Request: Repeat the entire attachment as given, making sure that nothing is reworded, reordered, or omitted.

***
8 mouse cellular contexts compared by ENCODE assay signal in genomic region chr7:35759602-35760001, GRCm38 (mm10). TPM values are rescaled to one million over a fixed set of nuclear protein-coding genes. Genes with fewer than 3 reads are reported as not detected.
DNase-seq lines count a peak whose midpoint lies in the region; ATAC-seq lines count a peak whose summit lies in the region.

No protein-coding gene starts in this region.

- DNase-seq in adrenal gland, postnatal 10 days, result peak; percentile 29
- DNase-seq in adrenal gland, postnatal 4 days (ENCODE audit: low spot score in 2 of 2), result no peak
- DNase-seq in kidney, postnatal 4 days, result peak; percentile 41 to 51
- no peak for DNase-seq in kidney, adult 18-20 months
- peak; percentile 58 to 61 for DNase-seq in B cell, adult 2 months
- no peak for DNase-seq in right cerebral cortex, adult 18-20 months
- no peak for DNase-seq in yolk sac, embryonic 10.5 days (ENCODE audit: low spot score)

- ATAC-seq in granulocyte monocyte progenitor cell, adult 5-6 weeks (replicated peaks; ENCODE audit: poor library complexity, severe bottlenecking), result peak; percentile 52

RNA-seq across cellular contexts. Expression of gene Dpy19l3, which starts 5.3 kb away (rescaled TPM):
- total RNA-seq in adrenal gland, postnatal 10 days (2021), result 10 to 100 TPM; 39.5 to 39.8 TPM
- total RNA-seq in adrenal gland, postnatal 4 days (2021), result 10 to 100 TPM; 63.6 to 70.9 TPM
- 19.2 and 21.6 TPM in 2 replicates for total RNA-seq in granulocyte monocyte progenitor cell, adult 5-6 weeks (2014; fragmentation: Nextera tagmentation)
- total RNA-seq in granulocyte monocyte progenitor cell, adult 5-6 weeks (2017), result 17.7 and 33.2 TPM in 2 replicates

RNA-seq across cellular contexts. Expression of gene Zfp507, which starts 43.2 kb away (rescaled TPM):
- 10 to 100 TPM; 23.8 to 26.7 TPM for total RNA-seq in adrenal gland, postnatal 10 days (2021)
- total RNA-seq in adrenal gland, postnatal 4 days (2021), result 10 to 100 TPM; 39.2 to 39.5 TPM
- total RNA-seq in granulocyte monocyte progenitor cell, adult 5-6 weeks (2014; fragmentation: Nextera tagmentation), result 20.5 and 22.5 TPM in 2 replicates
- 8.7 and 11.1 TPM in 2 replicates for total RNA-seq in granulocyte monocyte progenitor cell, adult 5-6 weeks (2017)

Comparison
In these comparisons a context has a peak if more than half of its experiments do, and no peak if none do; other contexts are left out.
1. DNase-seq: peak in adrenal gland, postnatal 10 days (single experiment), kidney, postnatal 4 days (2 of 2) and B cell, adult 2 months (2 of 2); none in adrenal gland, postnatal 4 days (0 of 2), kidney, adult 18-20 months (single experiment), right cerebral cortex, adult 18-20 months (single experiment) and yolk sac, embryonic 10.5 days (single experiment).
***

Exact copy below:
8 mouse cellular contexts compared by ENCODE assay signal in genomic region chr7:35759602-35760001, GRCm38 (mm10). TPM values are rescaled to one million over a fixed set of nuclear protein-coding genes. Genes with fewer than 3 reads are reported as not detected.
DNase-seq lines count a peak whose midpoint lies in the region; ATAC-seq lines count a peak whose summit lies in the region.

No protein-coding gene starts in this region.

- DNase-seq in adrenal gland, postnatal 10 days, result peak; percentile 29
- DNase-seq in adrenal gland, postnatal 4 days (ENCODE audit: low spot score in 2 of 2), result no peak
- DNase-seq in kidney, postnatal 4 days, result peak; percentile 41 to 51
- no peak for DNase-seq in kidney, adult 18-20 months
- peak; percentile 58 to 61 for DNase-seq in B cell, adult 2 months
- no peak for DNase-seq in right cerebral cortex, adult 18-20 months
- no peak for DNase-seq in yolk sac, embryonic 10.5 days (ENCODE audit: low spot score)

- ATAC-seq in granulocyte monocyte progenitor cell, adult 5-6 weeks (replicated peaks; ENCODE audit: poor library complexity, severe bottlenecking), result peak; percentile 52

RNA-seq across cellular contexts. Expression of gene Dpy19l3, which starts 5.3 kb away (rescaled TPM):
- total RNA-seq in adrenal gland, postnatal 10 days (2021), result 10 to 100 TPM; 39.5 to 39.8 TPM
- total RNA-seq in adrenal gland, postnatal 4 days (2021), result 10 to 100 TPM; 63.6 to 70.9 TPM
- 19.2 and 21.6 TPM in 2 replicates for total RNA-seq in granulocyte monocyte progenitor cell, adult 5-6 weeks (2014; fragmentation: Nextera tagmentation)
- total RNA-seq in granulocyte monocyte progenitor cell, adult 5-6 weeks (2017), result 17.7 and 33.2 TPM in 2 replicates

RNA-seq across cellular contexts. Expression of gene Zfp507, which starts 43.2 kb away (rescaled TPM):
- 10 to 100 TPM; 23.8 to 26.7 TPM for total RNA-seq in adrenal gland, postnatal 10 days (2021)
- total RNA-seq in adrenal gland, postnatal 4 days (2021), result 10 to 100 TPM; 39.2 to 39.5 TPM
- total RNA-seq in granulocyte monocyte progenitor cell, adult 5-6 weeks (2014; fragmentation: Nextera tagmentation), result 20.5 and 22.5 TPM in 2 replicates
- 8.7 and 11.1 TPM in 2 replicates for total RNA-seq in granulocyte monocyte progenitor cell, adult 5-6 weeks (2017)

Comparison
In these comparisons a context has a peak if more than half of its experiments do, and no peak if none do; other contexts are left out.
1. DNase-seq: peak in adrenal gland, postnatal 10 days (single experiment), kidney, postnatal 4 days (2 of 2) and B cell, adult 2 months (2 of 2); none in adrenal gland, postnatal 4 days (0 of 2), kidney, adult 18-20 months (single experiment), right cerebral cortex, adult 18-20 months (single experiment) and yolk sac, embryonic 10.5 days (single experiment).